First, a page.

Thanks John!

burritoboy9984's picture

I don't mean to discount this review, but from the searching I've done, people have mentioned this product as early as 2009, yet this is the first review of the product I could find. I was wondering if the product had been a concept until now, or if it has been available and just ignored until now.




Hekeli's picture

As a Finlander, I can tell you that VLSI/DSpeaker is a small and unknown firm to general population. Mostly known for their Anti-Mode stuff amongst HT-people. They even sell some super expensive active monitors that seems cool, but it seems no one has them either..

From my impression this is a few engineers creating some nice stuff, but with zero marketing effort or know-how to get it OUT there. Lack of experienced sales people?

I have tried HeadSpeaker, but frankly it was a letdown for me, atleast for the price. Not even a line-out, which any serious user would need! I wonder if they ever tested/reviewed it with the actual people that might use it? I had LCD-2 at the time, and certainly there wasn't enough headroom, especially with some quiet movies etc, lots of extra gain needed at the player. Realiser certainly beats it hands down, but yes we are comparing different things..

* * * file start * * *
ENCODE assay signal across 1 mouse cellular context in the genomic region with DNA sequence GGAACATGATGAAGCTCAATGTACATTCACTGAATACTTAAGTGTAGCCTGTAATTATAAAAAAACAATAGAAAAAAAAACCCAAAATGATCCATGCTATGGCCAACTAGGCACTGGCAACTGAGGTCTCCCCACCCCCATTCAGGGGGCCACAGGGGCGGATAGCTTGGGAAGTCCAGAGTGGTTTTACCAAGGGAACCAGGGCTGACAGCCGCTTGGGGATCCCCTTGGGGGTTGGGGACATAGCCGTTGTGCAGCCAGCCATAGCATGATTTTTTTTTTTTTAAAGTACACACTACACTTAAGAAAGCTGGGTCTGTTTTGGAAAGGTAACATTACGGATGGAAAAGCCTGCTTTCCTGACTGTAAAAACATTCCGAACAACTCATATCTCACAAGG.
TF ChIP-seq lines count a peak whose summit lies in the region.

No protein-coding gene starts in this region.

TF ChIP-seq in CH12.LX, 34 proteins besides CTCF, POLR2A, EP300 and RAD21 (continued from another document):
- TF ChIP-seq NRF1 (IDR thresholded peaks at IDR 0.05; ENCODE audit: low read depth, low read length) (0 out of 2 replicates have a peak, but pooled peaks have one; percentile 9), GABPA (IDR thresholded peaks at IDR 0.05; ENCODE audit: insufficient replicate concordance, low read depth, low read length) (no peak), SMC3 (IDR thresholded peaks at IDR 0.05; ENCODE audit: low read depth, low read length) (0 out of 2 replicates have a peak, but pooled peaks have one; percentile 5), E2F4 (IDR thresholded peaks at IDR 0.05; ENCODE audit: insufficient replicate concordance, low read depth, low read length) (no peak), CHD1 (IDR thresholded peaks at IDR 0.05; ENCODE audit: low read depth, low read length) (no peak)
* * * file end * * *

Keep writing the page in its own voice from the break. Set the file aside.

As a plus, I haven't yet stumbled into any software or hardware that offers such many different HRTF-profiles.

John, where did you get all this info about 250 ohm recommendation and .1 output impedance?? It certainly isn't in any documentation. I queried the staff a long time ago, and got a reply with these "specs" for the op-amp/headphone out:

Rout = 5 Ohm
P = 300mW
4.4Vpp into 32 Ohm

They even needed to look into the matter first (shouldn't they know it right away? didn't appear very professional and makes it sound like this is a "side gadget").

Not looking to beat them, I guess there aren't any competitors at the price - but I don't know how many would pay it. I doubt many people will order HeadSpeaker from Finland just for trying out.